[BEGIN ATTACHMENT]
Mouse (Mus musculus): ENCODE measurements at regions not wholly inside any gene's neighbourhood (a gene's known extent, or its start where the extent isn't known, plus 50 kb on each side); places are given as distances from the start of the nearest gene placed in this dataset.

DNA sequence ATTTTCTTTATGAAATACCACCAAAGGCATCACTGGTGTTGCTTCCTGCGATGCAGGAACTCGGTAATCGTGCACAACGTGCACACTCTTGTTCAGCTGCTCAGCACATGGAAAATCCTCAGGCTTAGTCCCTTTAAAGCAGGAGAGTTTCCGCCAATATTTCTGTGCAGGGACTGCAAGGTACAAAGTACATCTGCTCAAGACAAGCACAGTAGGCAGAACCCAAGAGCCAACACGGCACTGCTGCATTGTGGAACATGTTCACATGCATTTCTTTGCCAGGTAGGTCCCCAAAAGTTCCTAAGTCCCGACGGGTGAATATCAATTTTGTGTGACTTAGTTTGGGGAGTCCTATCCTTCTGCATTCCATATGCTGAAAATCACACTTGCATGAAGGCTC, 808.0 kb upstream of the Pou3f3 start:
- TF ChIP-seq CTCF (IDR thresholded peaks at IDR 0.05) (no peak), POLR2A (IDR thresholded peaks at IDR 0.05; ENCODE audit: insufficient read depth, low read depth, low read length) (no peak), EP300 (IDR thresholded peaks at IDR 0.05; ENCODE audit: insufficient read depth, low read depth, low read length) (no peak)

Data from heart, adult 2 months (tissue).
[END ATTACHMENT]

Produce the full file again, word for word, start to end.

Mouse (Mus musculus): ENCODE measurements at regions not wholly inside any gene's neighbourhood (a gene's known extent, or its start where the extent isn't known, plus 50 kb on each side); places are given as distances from the start of the nearest gene placed in this dataset.

DNA sequence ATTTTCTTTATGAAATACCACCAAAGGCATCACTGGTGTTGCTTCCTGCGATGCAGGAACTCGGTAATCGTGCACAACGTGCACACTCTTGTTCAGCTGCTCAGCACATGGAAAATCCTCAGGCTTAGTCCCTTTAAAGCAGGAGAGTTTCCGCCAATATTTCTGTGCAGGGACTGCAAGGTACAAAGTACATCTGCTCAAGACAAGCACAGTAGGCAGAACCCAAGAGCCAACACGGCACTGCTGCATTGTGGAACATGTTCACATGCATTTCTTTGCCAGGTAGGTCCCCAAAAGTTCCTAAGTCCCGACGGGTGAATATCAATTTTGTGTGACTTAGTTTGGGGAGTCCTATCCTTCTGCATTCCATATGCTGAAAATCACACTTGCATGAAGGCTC, 808.0 kb upstream of the Pou3f3 start:
- TF ChIP-seq CTCF (IDR thresholded peaks at IDR 0.05) (no peak), POLR2A (IDR thresholded peaks at IDR 0.05; ENCODE audit: insufficient read depth, low read depth, low read length) (no peak), EP300 (IDR thresholded peaks at IDR 0.05; ENCODE audit: insufficient read depth, low read depth, low read length) (no peak)

Data from heart, adult 2 months (tissue).